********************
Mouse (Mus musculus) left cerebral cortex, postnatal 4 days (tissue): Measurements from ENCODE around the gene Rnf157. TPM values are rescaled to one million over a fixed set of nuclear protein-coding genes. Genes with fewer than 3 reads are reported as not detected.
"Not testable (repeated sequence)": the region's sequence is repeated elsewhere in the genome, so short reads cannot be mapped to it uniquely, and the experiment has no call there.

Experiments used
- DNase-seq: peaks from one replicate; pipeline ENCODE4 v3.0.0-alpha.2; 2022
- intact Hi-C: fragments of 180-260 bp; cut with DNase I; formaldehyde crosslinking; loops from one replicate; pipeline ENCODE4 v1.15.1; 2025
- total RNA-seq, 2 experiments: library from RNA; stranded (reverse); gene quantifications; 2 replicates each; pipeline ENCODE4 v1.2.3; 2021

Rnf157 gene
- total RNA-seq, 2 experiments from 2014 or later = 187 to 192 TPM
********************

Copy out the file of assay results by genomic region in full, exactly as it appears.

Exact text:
Mouse (Mus musculus) left cerebral cortex, postnatal 4 days (tissue): Measurements from ENCODE around the gene Rnf157. TPM values are rescaled to one million over a fixed set of nuclear protein-coding genes. Genes with fewer than 3 reads are reported as not detected.
"Not testable (repeated sequence)": the region's sequence is repeated elsewhere in the genome, so short reads cannot be mapped to it uniquely, and the experiment has no call there.

Experiments used
- DNase-seq: peaks from one replicate; pipeline ENCODE4 v3.0.0-alpha.2; 2022
- intact Hi-C: fragments of 180-260 bp; cut with DNase I; formaldehyde crosslinking; loops from one replicate; pipeline ENCODE4 v1.15.1; 2025
- total RNA-seq, 2 experiments: library from RNA; stranded (reverse); gene quantifications; 2 replicates each; pipeline ENCODE4 v1.2.3; 2021

Rnf157 gene
- total RNA-seq, 2 experiments from 2014 or later = 187 to 192 TPM